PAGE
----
An investment of $100 (with reinvestment of all dividends) is assumed to have been made in the Company’s common stock, in the S&P 500 Index and in the industry peer group on December 31, 2007 and its relative performance is tracked through December 31, 2010.
 
                                 
Fiscal Year Ended December 31
  2007     2008     2009     2010  
 
Anadarko Petroleum Corporation
  $ 100.00     $ 59.08     $ 96.41     $ 118.37  
S&P 500 Index
    100.00       63.00       79.67       91.67  
Industry Peer 50th Percentile
    100.00       61.36       86.23       97.58  
Industry Peer 75th Percentile
    100.00       74.56       97.89       112.09  


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Indirect Compensation Elements
 
In addition to direct compensation elements, the Company also provides certain benefits and perquisites (considered “indirect compensation elements”) that are considered typical within our industry and necessary to attract and retain executive talent. The table below identifies each element of indirect compensation and the primary purpose for using each element. The value of each element of indirect compensation is generally structured to be competitive within our industry.
 
         
Indirect Compensation Element
 
Primary Purposes
 
Retirement Benefits
    Provides a competitive means for executives to build financial security
      Attracts talented executives and rewards them for extended service
      Offers secure and tax-advantaged vehicles for executives to save effectively for retirement
 
 
Other Benefits (for example,
health care, paid time off,
disability and life insurance)
and Perquisites
    Enhances executive welfare and financial security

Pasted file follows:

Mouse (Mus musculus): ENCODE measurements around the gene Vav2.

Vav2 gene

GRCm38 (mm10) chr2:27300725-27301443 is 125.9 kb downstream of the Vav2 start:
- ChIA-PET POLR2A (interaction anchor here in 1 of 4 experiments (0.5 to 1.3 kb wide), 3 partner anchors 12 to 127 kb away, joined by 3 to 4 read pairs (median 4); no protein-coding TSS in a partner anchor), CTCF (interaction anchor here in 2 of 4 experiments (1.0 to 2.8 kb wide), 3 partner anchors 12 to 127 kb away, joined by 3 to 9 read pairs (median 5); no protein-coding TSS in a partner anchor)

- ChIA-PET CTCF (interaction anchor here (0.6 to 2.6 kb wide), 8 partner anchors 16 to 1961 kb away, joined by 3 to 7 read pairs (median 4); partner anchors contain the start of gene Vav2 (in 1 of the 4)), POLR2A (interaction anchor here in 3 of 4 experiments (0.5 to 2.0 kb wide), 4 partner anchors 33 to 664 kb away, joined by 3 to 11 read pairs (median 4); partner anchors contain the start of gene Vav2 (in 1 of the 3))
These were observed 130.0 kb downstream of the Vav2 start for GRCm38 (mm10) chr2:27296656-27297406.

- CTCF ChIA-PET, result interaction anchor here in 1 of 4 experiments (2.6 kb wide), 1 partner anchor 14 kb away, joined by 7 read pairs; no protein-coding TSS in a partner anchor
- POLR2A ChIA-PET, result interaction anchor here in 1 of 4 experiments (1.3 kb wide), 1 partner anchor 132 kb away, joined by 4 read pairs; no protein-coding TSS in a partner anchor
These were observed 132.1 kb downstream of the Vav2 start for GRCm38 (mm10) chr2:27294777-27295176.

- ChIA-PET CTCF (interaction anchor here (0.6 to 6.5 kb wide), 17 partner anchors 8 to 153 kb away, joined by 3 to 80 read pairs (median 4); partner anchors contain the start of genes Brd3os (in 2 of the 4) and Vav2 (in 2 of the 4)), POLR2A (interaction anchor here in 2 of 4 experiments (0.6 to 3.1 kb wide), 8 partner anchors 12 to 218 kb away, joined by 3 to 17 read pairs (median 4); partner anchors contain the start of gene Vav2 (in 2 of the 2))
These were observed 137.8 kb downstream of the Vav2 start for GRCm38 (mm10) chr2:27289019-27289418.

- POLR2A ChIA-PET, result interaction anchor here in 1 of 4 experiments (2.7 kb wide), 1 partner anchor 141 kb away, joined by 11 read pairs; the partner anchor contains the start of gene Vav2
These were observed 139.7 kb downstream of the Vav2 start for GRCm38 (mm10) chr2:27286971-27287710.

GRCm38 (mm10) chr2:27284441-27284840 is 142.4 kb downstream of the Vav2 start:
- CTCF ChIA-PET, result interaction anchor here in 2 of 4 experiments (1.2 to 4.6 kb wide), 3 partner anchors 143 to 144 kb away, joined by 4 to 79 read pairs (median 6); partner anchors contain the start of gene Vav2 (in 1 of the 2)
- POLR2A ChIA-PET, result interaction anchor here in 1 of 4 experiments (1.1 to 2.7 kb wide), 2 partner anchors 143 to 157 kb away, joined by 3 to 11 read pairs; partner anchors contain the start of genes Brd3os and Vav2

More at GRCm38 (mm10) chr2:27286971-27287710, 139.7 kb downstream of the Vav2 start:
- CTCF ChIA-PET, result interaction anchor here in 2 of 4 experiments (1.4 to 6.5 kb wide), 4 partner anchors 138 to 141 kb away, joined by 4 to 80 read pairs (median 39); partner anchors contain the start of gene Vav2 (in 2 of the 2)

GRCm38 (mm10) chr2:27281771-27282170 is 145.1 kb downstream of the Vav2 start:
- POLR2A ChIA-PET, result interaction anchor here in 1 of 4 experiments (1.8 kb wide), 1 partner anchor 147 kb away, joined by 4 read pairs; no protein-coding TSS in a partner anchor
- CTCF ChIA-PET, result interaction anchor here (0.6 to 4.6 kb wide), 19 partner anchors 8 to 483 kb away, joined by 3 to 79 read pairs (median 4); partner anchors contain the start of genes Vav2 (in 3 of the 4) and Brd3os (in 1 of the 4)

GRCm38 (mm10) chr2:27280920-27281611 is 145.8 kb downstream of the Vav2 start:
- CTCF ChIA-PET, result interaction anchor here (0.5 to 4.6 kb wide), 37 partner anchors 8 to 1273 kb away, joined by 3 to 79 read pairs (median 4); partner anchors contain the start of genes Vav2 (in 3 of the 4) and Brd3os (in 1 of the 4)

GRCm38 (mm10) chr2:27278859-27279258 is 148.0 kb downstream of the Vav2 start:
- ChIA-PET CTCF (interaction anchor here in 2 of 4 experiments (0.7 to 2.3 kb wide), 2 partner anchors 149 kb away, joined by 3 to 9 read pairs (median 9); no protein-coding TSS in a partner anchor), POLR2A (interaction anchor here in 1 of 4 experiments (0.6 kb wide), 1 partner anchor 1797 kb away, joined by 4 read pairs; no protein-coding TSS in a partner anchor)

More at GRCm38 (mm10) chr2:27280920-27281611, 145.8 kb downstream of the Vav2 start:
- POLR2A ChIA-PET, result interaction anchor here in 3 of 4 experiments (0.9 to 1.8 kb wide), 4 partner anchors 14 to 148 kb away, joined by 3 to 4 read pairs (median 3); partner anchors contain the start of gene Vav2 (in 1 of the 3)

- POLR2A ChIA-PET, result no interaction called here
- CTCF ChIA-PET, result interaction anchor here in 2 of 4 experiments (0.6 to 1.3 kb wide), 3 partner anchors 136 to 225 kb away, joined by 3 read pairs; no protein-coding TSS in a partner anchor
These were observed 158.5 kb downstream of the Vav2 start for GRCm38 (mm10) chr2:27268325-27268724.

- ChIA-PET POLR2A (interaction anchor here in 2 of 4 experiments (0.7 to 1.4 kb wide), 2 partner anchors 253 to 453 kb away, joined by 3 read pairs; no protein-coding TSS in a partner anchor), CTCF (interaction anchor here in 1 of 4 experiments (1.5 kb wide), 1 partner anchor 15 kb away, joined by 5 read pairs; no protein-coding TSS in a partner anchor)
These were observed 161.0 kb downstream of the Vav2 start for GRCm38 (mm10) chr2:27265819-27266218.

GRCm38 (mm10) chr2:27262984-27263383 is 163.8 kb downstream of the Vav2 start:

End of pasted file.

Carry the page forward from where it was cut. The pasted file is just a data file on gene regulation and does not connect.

Provides a competitive package to attract and retain executive officers, but does not constitute a significant part of an executives’ compensation
 
 
Severance Benefits
    Attracts and helps retain executive officers in a volatile and consolidating industry
      Provides transitional income following an executive officer’s involuntary termination of employment
 
 
 
How We Make Compensation Decisions
 
The Compensation Committee utilizes several different tools and resources in reviewing elements of executive compensation and making compensation decisions. These decisions, however, are not purely formulaic and the Compensation Committee exercises judgment and discretion in making them.
 
Compensation Consultant.  The Compensation Committee utilizes an independent executive compensation consultant to review executive compensation and benefit programs. Initially, in 2010, the Compensation Committee directly retained Hewitt Associates LLC, or Hewitt, as its outside independent compensation consultant. On October 1, 2010, the Compensation Committee then retained Meridian Compensation Partners, LLC, or Meridian, as its outside independent executive compensation consultant upon Meridian’s separation from Hewitt. In these engagements, the consultants reported directly and exclusively to the Compensation Committee; however, at the Compensation Committee’s direction, the consultants worked directly with management to review or prepare materials for the Compensation Committee’s consideration. The consultant engaged at the time of the applicable meeting attended each of the nine Compensation Committee meetings in 2010. The Compensation Committee did not engage any consultant other than Hewitt or Meridian during 2010 to provide executive compensation consulting services. The Compensation Committee’s engagement of its compensation consultant included the following services: